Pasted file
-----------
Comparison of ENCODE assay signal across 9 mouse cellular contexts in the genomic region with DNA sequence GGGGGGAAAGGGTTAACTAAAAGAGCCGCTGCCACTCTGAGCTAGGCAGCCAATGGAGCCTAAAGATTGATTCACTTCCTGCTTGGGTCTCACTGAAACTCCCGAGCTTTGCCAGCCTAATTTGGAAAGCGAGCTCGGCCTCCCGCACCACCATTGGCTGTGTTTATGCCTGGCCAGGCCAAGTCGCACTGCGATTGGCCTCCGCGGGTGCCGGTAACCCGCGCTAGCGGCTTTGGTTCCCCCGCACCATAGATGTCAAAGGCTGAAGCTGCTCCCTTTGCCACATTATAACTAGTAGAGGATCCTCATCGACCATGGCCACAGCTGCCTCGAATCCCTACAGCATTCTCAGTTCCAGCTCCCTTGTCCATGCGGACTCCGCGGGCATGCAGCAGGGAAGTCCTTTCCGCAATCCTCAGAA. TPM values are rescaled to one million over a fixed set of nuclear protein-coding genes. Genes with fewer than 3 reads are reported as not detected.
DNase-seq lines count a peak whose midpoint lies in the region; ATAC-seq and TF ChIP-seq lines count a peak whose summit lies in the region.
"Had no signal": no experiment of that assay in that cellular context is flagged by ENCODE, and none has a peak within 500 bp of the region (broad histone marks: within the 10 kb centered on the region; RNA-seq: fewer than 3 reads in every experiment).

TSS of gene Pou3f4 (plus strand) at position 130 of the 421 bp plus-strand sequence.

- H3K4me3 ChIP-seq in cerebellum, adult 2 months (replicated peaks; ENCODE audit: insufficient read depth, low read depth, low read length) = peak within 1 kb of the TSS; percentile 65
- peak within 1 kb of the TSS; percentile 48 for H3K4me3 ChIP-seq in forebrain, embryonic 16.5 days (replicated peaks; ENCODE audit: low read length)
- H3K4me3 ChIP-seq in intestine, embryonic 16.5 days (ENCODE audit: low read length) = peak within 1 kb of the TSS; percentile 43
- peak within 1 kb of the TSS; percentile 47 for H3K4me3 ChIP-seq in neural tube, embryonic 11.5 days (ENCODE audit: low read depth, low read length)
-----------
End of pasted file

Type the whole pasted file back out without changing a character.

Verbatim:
Comparison of ENCODE assay signal across 9 mouse cellular contexts in the genomic region with DNA sequence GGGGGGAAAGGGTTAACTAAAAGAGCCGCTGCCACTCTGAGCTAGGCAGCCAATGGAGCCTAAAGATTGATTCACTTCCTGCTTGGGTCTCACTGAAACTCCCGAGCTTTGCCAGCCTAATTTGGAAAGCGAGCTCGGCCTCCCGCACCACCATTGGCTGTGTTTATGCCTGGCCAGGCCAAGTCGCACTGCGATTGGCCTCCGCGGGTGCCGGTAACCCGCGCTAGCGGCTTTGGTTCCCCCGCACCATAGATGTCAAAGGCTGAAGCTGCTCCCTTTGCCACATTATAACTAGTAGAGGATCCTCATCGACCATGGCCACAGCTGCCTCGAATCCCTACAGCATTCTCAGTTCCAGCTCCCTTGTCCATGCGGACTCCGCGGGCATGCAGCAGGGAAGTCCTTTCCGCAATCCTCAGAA. TPM values are rescaled to one million over a fixed set of nuclear protein-coding genes. Genes with fewer than 3 reads are reported as not detected.
DNase-seq lines count a peak whose midpoint lies in the region; ATAC-seq and TF ChIP-seq lines count a peak whose summit lies in the region.
"Had no signal": no experiment of that assay in that cellular context is flagged by ENCODE, and none has a peak within 500 bp of the region (broad histone marks: within the 10 kb centered on the region; RNA-seq: fewer than 3 reads in every experiment).

TSS of gene Pou3f4 (plus strand) at position 130 of the 421 bp plus-strand sequence.

- H3K4me3 ChIP-seq in cerebellum, adult 2 months (replicated peaks; ENCODE audit: insufficient read depth, low read depth, low read length) = peak within 1 kb of the TSS; percentile 65
- peak within 1 kb of the TSS; percentile 48 for H3K4me3 ChIP-seq in forebrain, embryonic 16.5 days (replicated peaks; ENCODE audit: low read length)
- H3K4me3 ChIP-seq in intestine, embryonic 16.5 days (ENCODE audit: low read length) = peak within 1 kb of the TSS; percentile 43
- peak within 1 kb of the TSS; percentile 47 for H3K4me3 ChIP-seq in neural tube, embryonic 11.5 days (ENCODE audit: low read depth, low read length)